The Sefas Emes asks a profoundly simple question: We can understand that Moshe said to Hashem, “I alone cannot carry the entire nation.” He felt that it was just too difficult for him; it was beyond his abilities. However, when Moshe said, “Did I conceive this entire people or did I give birth to them that You tell me that I should carry them as a mother carries her little baby?” what did he mean? If it was beyond his abilities, what is the difference whether he gave birth to them or not? Either he has the ability and the strength to care for them or he does not. Why should it make a difference whether or not he bore them? If he cannot care for them, then he cannot care for them.
The Sefas Emes answers with an amazing insight and lesson. From here we see, the Sefas Emes explains, that a father and mother are endowed with the abilities to take care of their children beyond the normal order of things. Yes, there can be times when, al pi teva, in accordance with nature, being a parent is just too hard. But if a person is a father or mother, if he/she gave birth to the child, they are given supernatural strength and fortitude, even beyond their abilities, and they are able to take care of their children no matter how difficult the burden.
Moshe was therefore saying, “Since I did not give birth to Klal Yisroel, I cannot take care of them anymore. It is too hard.”
As parents, this is a lesson that should infuse us with chizuk. Sometimes, parents are exasperated. “What can I do? I just can’t! I feel so helpless!” The Torah, however, is teaching us that if you bore the child, you are given supernatural kochos to take care of him or her.
What should we do when, despite our best efforts, we are still not successful? When we have tried everything, but nothing is helping? What, then, can we do?
The Sefas Emes has an answer that can provide tremendous chizuk. He says that Chazal teach us that if you teach the son of your friend Torah, it is as if you gave birth to him. The Torah is like a father and mother to us.
The Sefas Emes also cites a Medrash that says that the Torah is like a nursemaid to the Yiddishe nation. The Torah sustains and takes care of us just as a mother cares for a young child.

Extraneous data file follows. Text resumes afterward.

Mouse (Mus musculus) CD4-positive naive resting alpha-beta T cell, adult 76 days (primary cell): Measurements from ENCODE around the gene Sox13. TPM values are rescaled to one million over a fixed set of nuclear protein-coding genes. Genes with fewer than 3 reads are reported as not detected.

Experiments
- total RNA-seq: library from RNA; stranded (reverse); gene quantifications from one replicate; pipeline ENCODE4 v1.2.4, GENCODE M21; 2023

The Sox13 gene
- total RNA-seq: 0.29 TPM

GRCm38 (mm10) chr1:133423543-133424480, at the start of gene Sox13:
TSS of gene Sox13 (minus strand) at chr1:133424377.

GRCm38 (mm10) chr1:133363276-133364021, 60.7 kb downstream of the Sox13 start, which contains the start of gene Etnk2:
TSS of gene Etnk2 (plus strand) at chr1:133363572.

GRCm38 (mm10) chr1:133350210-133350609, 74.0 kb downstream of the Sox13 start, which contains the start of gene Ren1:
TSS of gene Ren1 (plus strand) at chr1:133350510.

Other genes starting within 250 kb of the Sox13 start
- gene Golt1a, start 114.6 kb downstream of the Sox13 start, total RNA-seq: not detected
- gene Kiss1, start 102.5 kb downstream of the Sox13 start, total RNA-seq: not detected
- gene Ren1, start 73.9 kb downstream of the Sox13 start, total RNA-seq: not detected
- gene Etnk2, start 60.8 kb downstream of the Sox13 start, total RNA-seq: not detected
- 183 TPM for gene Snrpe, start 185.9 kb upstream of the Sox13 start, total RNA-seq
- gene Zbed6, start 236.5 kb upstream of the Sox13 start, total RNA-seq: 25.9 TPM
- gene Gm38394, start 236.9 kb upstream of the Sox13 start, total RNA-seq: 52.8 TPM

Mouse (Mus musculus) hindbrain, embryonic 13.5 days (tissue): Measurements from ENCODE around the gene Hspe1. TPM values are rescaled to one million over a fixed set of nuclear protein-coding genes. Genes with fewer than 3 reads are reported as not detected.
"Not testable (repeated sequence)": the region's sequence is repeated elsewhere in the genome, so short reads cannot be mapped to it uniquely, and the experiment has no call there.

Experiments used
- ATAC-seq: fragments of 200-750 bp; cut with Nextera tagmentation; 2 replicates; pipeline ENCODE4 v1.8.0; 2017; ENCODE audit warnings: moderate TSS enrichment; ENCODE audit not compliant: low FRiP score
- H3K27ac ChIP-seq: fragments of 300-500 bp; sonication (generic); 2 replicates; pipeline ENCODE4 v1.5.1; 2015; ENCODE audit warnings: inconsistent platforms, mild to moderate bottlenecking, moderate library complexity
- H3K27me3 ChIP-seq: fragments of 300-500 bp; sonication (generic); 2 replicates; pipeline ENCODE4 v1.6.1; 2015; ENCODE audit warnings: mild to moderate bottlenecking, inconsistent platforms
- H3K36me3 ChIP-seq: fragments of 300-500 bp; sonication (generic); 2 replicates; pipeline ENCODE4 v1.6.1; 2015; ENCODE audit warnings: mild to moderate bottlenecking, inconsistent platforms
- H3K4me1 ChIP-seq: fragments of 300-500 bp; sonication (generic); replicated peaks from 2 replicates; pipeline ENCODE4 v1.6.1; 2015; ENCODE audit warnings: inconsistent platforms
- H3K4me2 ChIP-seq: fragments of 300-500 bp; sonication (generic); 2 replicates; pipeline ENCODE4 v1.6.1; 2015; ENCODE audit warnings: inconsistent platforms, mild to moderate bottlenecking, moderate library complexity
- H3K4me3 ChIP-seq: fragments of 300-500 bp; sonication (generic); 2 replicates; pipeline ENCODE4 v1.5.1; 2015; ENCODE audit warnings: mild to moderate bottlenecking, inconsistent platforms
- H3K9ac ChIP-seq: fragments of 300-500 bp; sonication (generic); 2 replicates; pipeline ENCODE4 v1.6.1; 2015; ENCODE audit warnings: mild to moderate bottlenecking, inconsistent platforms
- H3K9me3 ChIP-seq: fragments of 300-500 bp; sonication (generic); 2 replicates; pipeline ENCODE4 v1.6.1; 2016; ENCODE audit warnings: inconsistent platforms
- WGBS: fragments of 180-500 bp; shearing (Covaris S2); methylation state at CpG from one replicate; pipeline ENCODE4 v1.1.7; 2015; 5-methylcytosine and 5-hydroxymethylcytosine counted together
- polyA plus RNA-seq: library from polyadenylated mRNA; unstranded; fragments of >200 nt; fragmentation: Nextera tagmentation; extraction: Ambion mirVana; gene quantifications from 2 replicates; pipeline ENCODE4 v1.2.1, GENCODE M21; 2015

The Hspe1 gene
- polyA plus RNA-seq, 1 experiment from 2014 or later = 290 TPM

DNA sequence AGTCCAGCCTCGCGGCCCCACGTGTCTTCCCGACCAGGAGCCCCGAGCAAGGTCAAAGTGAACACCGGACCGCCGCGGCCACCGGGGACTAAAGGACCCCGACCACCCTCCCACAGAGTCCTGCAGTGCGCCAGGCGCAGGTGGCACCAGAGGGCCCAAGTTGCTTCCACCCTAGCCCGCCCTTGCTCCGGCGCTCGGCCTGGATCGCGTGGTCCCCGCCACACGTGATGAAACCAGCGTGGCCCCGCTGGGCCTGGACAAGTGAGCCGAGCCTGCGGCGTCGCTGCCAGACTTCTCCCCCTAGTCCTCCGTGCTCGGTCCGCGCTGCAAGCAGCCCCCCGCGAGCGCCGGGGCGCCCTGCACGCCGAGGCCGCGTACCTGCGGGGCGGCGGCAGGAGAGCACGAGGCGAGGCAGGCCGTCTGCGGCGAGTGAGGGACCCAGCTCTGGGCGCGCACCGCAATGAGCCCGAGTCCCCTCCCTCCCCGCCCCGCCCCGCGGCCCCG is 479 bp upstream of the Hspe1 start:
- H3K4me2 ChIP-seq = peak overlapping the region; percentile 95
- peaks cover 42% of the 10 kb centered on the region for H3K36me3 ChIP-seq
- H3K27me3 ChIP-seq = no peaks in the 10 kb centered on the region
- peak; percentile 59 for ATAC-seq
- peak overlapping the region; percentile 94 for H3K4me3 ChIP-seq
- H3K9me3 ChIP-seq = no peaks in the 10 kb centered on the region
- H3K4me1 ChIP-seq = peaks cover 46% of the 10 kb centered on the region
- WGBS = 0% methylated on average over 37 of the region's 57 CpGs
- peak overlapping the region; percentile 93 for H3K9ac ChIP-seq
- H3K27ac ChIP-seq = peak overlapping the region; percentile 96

The Sefas Emes explains that Moshe Rabbeinu could not bring himself down to the low level to which the Yidden had fallen. That is why he cried out in pain to Hashem, “I cannot do it alone. I just can’t.” However, the Sefas Emes says, the Torah can carry us. The Torah can carry us no matter what and no matter how low we have fallen, raising us up just like a mother has the kochos to deal with her own child regardless of how difficult it is.
That is the power of the Torah.
The Torah guides us, nurtures us, helps us, and cares for us just like a mother and father guide a child. The Torah has the kochos to guide us and the Torah will never reject us, no matter how low we have fallen, just like a mother cannot reject her own child, no matter how low that child has fallen. That is why the Yidden are called “ben Torah” or “bnei Torah,” explains the Sefas Emes, because we are truly the sons and daughters of the Torah. Just like a son and daughter are by natural instinct pulled towards their mother, so too, we, Yidden, the pure neshamos that reside within us, regardless of how much they are encrusted in grime, are pulled towards the Torah.
The Torah therefore protects us and preserves us, so we should never lose hope and we should never be sent away. Yes, Moshe Rabbeinu told Hashem that if he would have given birth to the Yidden, he would have had the kochos for them. The Torah, however? The Torah will always have the ability to save us, guide us and direct us back to serving Hashem.
After all, all of us are bnei Torah, the children of the Torah.